An insider caught up in a battle to control the Australian Services Union has followed the lead of Delia Delegate and decided to unload on his enemies through Crikey.
Over the past year much attention has been centred around the machinations and goings on in a few prominent national unions such as the CFMEU and the Tony Abbott inspired Royal Commission, and the mad and bad Craig Johnston led Victorian Branch of the AMWU. It’s often said you should never let a dose of democracy get in the way of a good union punchup, and unions do that so well.
Just look at the decrepit Victorian Health Services Unions and the byzantine battles within the Victorian Right Wing Labor Unity faction on who has control between former State Secretary David Feeney and NUW Powerbroker Greg Sword. And by the way, the NUW elections are now open with hundreds of thousands of dollars being spent by both Sword’s camp and the NSW Belan anti-Sword group. They are battles that can be little afforded by unions who are struggling to recruit new members and have to use resources to shore up there own power bases. And behind it all is the influence each affiliated union to the ALP has within its forums. The ALP itself is trying to grapple with its union links. All this makes former Labor Minister John Button’s essay about unions and the ALP severing their links formally as more and more pertinent.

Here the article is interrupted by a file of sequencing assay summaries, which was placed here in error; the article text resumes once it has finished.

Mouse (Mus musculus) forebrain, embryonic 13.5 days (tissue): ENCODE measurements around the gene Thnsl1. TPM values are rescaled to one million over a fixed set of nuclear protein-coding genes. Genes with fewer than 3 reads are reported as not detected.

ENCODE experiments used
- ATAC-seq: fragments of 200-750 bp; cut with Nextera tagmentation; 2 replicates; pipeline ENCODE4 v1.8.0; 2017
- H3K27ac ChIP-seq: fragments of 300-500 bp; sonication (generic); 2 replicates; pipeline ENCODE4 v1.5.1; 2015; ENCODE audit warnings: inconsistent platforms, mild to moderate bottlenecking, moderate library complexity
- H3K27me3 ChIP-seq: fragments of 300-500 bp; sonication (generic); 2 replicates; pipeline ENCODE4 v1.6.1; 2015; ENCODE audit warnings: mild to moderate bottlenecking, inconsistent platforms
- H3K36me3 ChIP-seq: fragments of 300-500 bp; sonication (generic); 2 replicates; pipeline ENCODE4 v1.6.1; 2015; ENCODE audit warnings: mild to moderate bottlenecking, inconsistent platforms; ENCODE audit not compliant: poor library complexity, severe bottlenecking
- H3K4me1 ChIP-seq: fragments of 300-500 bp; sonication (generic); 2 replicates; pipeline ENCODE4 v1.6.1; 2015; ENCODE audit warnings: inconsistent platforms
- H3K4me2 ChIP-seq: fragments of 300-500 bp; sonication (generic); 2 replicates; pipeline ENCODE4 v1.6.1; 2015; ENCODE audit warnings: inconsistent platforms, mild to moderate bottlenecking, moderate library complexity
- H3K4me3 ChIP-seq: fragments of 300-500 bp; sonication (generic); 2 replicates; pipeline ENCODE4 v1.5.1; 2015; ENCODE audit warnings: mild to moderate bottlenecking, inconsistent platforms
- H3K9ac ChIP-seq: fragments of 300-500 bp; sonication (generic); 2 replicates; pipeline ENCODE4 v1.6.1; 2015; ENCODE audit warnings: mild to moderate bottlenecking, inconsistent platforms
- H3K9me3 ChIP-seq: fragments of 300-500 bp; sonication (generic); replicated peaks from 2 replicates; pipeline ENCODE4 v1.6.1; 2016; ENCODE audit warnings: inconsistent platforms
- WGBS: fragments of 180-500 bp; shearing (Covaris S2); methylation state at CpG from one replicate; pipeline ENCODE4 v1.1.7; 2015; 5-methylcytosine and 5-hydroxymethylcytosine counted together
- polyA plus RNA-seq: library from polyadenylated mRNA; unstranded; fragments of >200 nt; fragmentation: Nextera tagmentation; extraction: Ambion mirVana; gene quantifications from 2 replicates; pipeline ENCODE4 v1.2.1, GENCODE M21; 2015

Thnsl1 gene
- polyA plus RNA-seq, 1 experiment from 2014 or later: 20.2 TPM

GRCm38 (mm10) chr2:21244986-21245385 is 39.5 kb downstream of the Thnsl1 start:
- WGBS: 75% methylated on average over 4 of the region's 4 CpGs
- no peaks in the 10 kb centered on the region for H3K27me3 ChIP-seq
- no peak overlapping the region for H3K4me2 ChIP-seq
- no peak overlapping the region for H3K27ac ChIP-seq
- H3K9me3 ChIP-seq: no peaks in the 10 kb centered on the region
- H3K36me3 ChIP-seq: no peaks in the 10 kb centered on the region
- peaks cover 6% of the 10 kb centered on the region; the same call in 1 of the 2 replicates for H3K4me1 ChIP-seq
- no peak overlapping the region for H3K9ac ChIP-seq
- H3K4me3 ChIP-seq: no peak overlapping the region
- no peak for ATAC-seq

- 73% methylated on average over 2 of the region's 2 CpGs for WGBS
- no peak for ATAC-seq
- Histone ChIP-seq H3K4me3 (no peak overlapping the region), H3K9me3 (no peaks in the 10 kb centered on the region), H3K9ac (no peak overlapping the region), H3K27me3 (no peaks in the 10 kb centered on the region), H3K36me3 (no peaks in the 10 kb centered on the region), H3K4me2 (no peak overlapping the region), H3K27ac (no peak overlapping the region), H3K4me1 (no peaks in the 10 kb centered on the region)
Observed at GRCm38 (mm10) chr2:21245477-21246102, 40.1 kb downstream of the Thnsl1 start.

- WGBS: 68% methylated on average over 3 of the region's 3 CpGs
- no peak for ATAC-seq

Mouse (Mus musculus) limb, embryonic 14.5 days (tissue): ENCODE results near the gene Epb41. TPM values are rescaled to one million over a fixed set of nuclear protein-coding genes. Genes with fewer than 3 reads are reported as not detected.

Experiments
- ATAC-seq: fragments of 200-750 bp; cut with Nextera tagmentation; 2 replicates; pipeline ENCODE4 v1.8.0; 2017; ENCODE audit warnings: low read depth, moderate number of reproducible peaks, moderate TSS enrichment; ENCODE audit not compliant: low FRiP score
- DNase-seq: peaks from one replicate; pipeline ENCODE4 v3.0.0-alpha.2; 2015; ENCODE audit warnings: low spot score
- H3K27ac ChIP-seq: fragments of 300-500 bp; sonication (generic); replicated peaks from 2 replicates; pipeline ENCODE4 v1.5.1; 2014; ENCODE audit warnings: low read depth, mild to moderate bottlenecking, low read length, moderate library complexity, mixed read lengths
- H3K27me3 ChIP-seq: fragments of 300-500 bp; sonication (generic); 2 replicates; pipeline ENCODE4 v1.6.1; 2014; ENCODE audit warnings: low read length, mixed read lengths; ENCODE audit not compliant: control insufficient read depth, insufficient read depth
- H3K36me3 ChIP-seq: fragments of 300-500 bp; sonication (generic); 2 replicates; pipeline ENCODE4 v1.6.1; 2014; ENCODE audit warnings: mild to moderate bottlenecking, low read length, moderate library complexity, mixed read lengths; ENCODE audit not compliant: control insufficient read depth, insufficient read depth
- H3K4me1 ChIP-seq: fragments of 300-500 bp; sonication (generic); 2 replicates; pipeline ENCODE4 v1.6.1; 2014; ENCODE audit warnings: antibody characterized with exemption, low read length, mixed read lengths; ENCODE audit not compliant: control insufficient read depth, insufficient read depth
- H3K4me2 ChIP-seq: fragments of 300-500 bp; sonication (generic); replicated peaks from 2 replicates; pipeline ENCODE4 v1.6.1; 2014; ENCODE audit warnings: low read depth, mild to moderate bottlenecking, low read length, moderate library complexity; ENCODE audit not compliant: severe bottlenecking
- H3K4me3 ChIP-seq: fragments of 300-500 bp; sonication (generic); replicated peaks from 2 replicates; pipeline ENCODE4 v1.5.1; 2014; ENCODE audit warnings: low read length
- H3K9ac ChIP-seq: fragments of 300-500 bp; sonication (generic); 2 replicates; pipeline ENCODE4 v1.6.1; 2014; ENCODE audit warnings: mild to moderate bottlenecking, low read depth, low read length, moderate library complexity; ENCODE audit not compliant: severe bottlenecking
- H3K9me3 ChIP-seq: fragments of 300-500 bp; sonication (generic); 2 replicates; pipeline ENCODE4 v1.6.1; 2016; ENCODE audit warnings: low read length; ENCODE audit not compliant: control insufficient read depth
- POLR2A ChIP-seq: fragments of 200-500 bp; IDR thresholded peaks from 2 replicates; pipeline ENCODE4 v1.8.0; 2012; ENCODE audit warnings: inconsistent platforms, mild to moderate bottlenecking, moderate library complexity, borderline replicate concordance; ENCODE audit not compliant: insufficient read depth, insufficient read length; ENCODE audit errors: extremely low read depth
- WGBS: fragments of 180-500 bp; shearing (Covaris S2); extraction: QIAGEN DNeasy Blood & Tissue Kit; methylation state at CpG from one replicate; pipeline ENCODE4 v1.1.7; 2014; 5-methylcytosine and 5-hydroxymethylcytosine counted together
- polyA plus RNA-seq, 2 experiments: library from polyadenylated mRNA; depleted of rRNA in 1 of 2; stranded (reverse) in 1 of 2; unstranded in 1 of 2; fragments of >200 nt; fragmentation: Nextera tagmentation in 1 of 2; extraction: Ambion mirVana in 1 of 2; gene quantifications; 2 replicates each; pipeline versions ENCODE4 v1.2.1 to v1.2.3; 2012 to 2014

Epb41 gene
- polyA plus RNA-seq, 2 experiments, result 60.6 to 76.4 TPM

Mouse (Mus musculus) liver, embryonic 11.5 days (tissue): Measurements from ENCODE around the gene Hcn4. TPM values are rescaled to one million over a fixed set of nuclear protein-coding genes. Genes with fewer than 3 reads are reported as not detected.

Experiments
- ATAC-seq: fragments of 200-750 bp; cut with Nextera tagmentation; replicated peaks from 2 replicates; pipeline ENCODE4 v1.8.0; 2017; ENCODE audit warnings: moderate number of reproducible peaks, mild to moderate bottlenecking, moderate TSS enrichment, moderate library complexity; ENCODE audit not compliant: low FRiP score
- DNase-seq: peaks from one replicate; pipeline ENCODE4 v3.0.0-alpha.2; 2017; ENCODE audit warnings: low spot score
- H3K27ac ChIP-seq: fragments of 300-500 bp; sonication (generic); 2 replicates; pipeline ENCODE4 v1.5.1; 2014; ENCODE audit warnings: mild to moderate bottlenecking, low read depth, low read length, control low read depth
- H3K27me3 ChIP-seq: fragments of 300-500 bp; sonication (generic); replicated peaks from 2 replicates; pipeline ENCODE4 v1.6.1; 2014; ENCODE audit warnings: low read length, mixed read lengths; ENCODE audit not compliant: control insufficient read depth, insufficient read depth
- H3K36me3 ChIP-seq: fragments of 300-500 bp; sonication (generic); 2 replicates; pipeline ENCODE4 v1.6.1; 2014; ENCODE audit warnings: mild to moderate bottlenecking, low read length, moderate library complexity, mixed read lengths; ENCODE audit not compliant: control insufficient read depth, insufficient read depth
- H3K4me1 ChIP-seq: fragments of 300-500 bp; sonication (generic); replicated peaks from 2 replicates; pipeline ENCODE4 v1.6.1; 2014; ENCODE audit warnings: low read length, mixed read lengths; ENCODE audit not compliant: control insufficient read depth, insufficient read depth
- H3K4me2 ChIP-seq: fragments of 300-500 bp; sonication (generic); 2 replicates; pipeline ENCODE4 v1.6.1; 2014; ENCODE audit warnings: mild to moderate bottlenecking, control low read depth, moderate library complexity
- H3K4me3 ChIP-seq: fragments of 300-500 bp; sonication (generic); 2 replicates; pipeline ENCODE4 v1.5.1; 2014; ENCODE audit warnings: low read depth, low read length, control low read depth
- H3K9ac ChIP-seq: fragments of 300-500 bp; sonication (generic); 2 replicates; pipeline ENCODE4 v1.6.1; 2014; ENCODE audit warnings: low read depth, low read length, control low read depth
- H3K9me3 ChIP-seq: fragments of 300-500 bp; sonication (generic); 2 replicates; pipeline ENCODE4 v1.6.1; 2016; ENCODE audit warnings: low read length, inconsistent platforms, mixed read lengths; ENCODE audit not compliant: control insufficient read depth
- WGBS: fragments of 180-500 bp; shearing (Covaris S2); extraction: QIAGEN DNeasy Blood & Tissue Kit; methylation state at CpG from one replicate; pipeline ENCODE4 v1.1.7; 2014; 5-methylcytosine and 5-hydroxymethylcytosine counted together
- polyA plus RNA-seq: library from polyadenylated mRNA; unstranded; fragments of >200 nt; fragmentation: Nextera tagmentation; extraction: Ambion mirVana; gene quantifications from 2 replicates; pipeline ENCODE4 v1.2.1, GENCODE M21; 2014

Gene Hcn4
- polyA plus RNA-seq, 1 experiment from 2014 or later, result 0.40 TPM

ASU under the spotlight
One National union which has so far escaped attention is the Australian Services Union, or known to many of its members as “Australia’s Slackest Union”. The ASU is a strategic cog in the ACTU’s drive to unionise those white collar service industries which are a priority in recruitment. With a membership of under 100,000 now, (and declining) the ASU is a merger of three big unions some ten years ago which brought together white and blue collar municipal workers, clerks, and a range of industries including water, social and community services, transport, business equipment, airlines and energy.
Following the super union strategy devised by Bill Kelty, it is now quite apparent that this merger has now failed. The reasons for this are numerous, much of it revolves around poor leadership, factional and personality differences, and industrial cultures and suspicions that appear not to be able to be overcome. The failure of the ASU to surmount these problems and grow its membership is a continuing soure of frustration at the ACTU level and many union insiders despair at this major union failing to capitalise on its major advantages being its broad rules of coverage of growth industries.
Ironically at a recent meeting by ASU leaders to discuss negotiations for next years 2003 elections, a group led by the Labor Unity Right Wing old guard Clerks leader Michael O’Sullivan, the blue collar Municipal Employees Union, and Services branches, proposed to take from the grass roots membership the ability to elect National Executive Delegates and set up an electoral college. This proposal further removes from the membership their rights to have a say in there union. How ironic that the ALP is now looking at proposals to make the party more democratic to its members and break the grip of the factional warlords whilst the ASU seems to be determined to go into the reverse direction.